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TOP EDUCATION STORIES TO WATCH IN 2022
District to oer 8 new202223 secondary courses
VIRTUAL DECLINE Fewer of Clear Creek ISD’s kindergarten through fth-grade students have chosen to learn remotely as the 2021-22 school year continues.
CLEAR CREEK ISD Clear Creek ISD secondary stu- dents will have eight new courses to choose from during the 2022-23 school year, after trustees approved course additions Nov. 15. Students will have new opportunities in welding and American Sign Language. The new courses can be implemented with minimal cost and stang impacts, said Susan Silva, CCISD’s assistant superintendent of teaching and learning. Two new ASL classes in which students can develop and rene nger spelling skills will be available in 2022-23. Welding I will be available next school year at the new Clear View High School campus. In the 2023-24 school year, CCISD will also launch Welding II, followed by a yearlong, two-credit welding practicum in the 2024-25 school year. It is being oered as part of Clear View’s new career and technical educa- tion program. “I’m very happy to see the welding courses,” board President Jay Cunningham said. “I’m very thankful to see that added.” Several new courses are also geared for students utilizing special education services. The semester-long
E X PA ND I N G OPTIONS
Clear Creek ISD leaders will add eight new secondary courses for 2022-23. NEW SPECIAL EDUCATION COURSES • Making Connections I • Making Connections II • Community Transportation • Student to Industry Connection
Enrollees in virtual learning
NEW GENERAL COURSES
• ASL I Honors • ASL II Honors • Welding I • Science Exploration
SOURCE: CLEAR CREEK ISD COMMUNITY IMPACT NEWSPAPER
Virtual learning interest wanes CLEAR CREEK ISD Use of Clear Creek ISD’s virtual learning program for kindergarten through fth-grade students has declined as the 2021-22 school year progresses, but district leaders intend to continue the virtual learning conversation in 2022. The program launched Sept. 7 with 637 enrollees, but about 25% enrolled in person between the signup closure and program launch, said Holly Hughes, assistant superintendent of elementary education, in Novem- ber. CCISD has 85 kindergarten to fth-grade students enrolled for the spring semester, sta said Jan. 5. Virtual learning as a full-time option will expire at the end of this school year, sta said. However, CCISD’s ve-year District of Inno- vation plan includes an exemption allowing it to create and maintain a virtual system beyond the state Legislature’s Sept. 1, 2023, deadline. CCISD is also reviewing expanding Clear Access online courses to grant high schoolers more exibility.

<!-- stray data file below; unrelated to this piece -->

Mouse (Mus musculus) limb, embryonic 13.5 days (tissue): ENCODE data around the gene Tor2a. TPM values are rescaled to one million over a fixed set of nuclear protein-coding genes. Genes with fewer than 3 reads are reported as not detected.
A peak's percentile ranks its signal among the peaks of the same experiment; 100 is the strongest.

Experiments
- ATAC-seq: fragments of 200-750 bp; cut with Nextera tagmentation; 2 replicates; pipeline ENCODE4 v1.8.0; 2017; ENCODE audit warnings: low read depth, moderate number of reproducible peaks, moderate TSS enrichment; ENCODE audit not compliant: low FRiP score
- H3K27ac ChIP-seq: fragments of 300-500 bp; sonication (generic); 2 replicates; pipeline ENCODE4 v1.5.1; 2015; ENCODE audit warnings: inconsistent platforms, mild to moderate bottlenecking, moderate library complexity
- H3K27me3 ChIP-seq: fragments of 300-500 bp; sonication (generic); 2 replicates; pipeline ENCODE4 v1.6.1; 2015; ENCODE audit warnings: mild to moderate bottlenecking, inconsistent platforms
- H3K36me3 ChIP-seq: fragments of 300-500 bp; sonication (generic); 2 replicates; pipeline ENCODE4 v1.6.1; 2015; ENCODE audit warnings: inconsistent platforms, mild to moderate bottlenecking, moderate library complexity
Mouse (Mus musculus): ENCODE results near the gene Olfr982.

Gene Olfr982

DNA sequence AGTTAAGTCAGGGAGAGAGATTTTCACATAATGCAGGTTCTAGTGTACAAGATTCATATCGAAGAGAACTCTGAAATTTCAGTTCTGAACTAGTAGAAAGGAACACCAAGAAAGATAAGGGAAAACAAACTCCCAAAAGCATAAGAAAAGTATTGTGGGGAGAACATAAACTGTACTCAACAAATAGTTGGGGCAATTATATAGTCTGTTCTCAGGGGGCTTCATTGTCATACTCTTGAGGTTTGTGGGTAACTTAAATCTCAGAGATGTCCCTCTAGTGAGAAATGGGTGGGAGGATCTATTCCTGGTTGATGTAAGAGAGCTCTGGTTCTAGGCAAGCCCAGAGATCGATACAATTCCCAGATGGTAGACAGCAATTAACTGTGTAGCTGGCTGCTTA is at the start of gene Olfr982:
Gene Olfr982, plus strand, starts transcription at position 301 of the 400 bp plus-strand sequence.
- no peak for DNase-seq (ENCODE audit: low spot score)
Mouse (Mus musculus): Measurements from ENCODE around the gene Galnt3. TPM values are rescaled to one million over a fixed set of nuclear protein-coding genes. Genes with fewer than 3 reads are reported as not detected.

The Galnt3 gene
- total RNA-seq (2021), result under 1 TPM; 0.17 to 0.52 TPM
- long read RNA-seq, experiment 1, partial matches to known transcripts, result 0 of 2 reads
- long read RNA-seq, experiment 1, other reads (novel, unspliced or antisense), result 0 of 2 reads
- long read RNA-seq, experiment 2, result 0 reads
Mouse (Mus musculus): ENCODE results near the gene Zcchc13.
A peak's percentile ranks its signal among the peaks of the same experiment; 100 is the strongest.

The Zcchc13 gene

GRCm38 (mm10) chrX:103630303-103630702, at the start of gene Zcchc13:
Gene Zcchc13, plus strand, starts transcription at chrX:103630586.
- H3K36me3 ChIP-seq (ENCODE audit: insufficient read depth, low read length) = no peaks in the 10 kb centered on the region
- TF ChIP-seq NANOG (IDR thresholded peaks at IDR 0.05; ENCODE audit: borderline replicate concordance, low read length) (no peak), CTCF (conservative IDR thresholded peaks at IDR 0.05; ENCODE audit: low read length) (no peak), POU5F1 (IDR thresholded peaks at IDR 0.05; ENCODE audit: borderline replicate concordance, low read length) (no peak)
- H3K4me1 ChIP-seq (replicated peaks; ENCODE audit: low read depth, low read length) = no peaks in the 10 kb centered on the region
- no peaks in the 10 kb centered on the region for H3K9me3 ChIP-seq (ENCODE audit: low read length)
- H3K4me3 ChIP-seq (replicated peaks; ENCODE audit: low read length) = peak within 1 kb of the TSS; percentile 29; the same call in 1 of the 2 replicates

SOURCE: CLEAR CREEK ISDCOMMUNITY IMPACT NEWSPAPER
Making Connections I and II courses are designed to meet the needs of students on the autism spectrum or with other related disorders by providing direct instruc- tion with social skills. There will also be a new semesterlong Community Transportation course in which special education students will research and access public transit options and learn to do so appropriately and safely.
2017 bond projects nearly 90%complete
bond. Bidding for both projects will happen in April with construction starting in May and continuing through August 2023, Miller said. “They were very challenging and very comprehensive projects that will bring those schools into the 21st century,” he said. Improvements to Mossman Elementary and the technology learning center are set to nish in 2022 as well as playground replacements, per CCISD’s website. The last of the priority repair and replacement projects will also be completed this summer, Miller said.
CLEAR CREEK ISD Two remain- ing projects from Clear Creek ISD’s 2017 bond program will bid this spring. Projects from the bond are 85%-86% complete, district leaders said in mid-November. The $487 million bond includes the addition of Campbell Elementary School, the rebuild of two campuses and campus additions to address enrollment growth. One rebuilt campus, Clear View High School, reached substantial
completion in November. Students and sta moved campuses over winter break, ocials conrmed. “We really have two major proj- ects remaining that are going to be going out [in 2022]: Ross [Elemen- tary] and Whitcomb [Elementary],” said Paul Miller, director of facilities services, on a November episode of CCISD’s Car Rider Line Podcast. The two elementary schools are the nal campuses set to undergo major renovations as part of the
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